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Dangerous Autoimmune Diseases You Should Look Out For

Autoimmune diseases arise when the immune system – the body’s natural defense mechanism – makes a mistake and begins to attack the body’s cells and tissues. The immune system’s job is to protect you from infections by attacking and destroying bacteria, viruses, and other foreign organisms that get into your body. A normal immune system can distinguish invasive organisms from normal body tissue. In an autoimmune condition, the immune system loses the ability to differentiate foreign organisms and body tissues and attacks them instead.

Over 100 autoimmune diseases are known, affecting any part of the body. Some like diabetes, rheumatoid arthritis, and multiple sclerosis are well studied, while others are rare and difficult to diagnose. Most are not life-threatening, but some can be debilitating and even affect life expectancy. No one can tell for sure the cause of autoimmune diseases. Some like diabetes and multiple sclerosis have a genetic origin, while others like lupus have an ethnic slant. Other factors can lead to an autoimmune disease like infections, diet, hygiene and exposure to chemicals. Over 24 million Americans have an autoimmune disease.

The diagnoses, symptoms, and treatment of autoimmune diseases depend on the condition. Here, we briefly examine five of the most dangerous autoimmune diseases:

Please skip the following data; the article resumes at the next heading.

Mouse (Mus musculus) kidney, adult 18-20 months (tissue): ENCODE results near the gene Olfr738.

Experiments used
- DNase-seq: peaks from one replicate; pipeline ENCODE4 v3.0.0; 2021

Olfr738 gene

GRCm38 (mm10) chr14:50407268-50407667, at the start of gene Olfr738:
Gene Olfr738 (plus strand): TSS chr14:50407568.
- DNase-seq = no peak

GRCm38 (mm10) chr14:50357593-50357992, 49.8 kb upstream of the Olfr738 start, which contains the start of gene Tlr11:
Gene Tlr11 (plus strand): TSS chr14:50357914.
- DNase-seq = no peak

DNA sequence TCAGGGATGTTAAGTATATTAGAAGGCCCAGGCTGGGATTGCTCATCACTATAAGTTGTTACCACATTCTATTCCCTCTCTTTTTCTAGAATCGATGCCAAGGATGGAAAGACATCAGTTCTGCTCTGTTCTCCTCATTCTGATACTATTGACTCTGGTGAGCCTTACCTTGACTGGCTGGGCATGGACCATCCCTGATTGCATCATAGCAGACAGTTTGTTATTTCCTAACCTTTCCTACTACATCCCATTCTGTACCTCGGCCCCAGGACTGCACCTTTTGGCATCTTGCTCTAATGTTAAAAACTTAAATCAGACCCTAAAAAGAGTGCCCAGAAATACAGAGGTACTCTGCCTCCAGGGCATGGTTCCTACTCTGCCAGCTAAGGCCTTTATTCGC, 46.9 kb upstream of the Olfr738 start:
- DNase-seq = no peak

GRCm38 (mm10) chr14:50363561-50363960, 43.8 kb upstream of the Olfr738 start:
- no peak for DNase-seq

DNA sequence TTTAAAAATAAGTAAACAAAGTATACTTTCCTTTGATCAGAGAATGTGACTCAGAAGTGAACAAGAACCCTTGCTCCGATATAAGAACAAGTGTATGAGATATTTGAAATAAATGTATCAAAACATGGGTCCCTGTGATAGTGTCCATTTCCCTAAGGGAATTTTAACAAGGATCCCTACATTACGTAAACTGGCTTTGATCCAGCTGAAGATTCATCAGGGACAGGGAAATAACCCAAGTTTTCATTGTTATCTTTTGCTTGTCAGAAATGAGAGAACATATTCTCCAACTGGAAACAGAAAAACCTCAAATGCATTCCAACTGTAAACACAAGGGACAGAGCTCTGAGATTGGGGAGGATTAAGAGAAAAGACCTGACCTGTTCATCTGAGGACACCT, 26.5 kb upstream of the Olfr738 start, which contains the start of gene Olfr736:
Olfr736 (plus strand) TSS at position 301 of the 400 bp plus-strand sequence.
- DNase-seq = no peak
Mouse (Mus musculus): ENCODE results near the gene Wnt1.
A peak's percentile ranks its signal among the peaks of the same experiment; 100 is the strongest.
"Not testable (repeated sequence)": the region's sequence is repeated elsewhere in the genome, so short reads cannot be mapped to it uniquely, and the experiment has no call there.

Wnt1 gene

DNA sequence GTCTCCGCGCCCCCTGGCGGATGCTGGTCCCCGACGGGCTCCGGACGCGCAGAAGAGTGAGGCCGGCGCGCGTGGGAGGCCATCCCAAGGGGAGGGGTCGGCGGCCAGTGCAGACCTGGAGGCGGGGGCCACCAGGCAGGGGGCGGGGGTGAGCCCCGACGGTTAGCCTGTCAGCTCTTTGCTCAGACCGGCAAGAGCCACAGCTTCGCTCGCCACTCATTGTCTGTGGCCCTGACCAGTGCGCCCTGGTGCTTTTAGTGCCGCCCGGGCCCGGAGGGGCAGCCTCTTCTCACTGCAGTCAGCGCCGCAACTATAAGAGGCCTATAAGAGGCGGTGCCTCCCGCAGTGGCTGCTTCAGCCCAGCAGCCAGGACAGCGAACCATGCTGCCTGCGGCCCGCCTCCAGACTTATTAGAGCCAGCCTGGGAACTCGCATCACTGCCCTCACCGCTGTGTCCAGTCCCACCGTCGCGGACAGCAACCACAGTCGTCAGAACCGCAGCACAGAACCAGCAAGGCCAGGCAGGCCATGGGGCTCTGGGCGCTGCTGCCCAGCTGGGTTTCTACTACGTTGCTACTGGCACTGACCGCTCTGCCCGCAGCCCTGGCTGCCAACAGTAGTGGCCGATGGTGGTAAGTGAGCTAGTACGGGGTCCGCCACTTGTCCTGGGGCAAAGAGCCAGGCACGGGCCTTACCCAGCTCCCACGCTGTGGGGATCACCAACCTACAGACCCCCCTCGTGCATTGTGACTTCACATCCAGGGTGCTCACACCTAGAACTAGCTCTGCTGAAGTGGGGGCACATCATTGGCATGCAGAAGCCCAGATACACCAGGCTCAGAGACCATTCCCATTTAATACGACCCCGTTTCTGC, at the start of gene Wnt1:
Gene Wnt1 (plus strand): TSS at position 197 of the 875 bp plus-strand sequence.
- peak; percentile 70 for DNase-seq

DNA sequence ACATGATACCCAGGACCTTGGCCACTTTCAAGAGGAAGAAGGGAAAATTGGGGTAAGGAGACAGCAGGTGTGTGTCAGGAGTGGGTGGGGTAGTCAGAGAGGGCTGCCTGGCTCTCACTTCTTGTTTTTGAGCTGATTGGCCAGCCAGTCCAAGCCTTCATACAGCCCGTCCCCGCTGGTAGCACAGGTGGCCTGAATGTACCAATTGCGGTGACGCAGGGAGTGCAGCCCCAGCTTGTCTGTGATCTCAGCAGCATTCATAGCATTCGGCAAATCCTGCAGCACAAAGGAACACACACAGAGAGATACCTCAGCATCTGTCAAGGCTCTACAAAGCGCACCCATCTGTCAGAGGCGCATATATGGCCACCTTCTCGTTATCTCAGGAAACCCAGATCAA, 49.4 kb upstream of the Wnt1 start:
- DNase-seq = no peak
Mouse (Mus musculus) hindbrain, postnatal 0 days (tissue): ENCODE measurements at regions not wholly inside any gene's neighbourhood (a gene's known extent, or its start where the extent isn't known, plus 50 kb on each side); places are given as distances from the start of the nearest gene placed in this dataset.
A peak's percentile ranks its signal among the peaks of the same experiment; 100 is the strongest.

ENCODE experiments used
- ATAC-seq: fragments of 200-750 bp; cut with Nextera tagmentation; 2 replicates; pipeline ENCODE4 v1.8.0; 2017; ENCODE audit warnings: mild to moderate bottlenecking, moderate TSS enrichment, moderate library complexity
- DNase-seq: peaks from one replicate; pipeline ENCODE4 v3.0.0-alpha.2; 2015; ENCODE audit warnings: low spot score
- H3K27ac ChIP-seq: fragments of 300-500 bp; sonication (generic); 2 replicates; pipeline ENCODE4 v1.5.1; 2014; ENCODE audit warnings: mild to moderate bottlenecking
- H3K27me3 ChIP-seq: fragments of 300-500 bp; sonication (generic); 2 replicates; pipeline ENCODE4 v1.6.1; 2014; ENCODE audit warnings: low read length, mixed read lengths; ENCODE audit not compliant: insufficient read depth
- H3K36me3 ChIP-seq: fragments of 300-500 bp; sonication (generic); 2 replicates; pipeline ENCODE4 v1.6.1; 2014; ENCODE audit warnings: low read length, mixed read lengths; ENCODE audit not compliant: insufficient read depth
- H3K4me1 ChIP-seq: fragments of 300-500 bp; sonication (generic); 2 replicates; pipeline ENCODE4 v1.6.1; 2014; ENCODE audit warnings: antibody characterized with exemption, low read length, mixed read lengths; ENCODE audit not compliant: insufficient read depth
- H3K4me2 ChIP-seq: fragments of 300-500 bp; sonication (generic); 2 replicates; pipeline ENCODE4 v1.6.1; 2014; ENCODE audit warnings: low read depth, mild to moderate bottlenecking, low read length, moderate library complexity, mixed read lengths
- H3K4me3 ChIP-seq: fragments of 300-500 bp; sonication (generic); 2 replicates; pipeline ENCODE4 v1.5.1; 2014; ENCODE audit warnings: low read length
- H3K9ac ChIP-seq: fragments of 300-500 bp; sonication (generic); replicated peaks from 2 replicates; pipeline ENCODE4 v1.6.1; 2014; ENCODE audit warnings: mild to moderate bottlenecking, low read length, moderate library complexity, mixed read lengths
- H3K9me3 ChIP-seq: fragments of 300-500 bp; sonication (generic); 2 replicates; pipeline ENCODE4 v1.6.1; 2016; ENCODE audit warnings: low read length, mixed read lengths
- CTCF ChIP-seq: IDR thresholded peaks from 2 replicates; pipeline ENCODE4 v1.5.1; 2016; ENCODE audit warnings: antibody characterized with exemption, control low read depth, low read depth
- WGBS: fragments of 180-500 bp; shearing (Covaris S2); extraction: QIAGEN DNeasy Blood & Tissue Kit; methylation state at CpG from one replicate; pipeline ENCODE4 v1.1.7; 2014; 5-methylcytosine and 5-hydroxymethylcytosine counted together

Multiple Sclerosis

Multiple sclerosis (MS) is a condition that affects the central nervous system (brain, spinal cord, and optic nerve), causing severe, debilitating symptoms. In multiple sclerosis, the immune system cells attack the myelin sheath – a fatty substance that surrounds and protects the nerves of the brain and spinal cord, causing inflammation. As the immune cells damage the myelin in several areas, they leave multiple scars or lesions in the brain, spinal cord, cerebellum, optic nerves, and brain white matter.

The symptoms of MS depend on the individual and degree of severity of the lesions. They include:

  • Muscle weakness
  • Fatigue and dizziness
  • Loss of libido
  • Tremors
  • Electric shock sensations when bending the neck forward (Lhermitte sign)
  • Muscle spasms and spasticity
  • Vision problems (blurred, double, or partial or complete vision loss in an eye)
  • Neuropathic pain
  • Emotional changes
  • Numb or tingling sensations

There is no cure for MS, but drugs like teriflunomide, mavenclad, interferon beta, and glatiramer acetate can slow disease progression. Other drugs like corticosteroids can reduce symptoms associated with MS flare. Scientists also believe that advances in stem cell research will be able to reverse symptoms of MS and provide patients with better quality of life.

Graves’ Disease

Graves’ disease is an autoimmune disorder that causes the thyroid gland to overproduce thyroid hormone. The thyroid hormones regulate important body functions like growth, heart rate, temperature, menstrual cycle, and weight. Graves’ disease causes the immune system to produce antibodies that attach to healthy thyroid cells, causing them to produce more thyroid hormones than necessary. Graves’ disease is the most common cause of hyperthyroidism and affects more women than men. The exact cause of the disease is unknown, but scientists think it is a combination of hereditary and environmental factors. Symptoms of Graves’ diseases include:

  • Muscle weakness
  • Hand tremors
  • Goiter
  • Tachycardia (rapid heart rate)
  • Irregular periods
  • Weight loss
  • Erectile dysfunction and decreased libido
  • Sleep difficulties
  • Graves’ dermopathy (thick, red skin on the shins and top of the feet)
  • Frequent bowel movements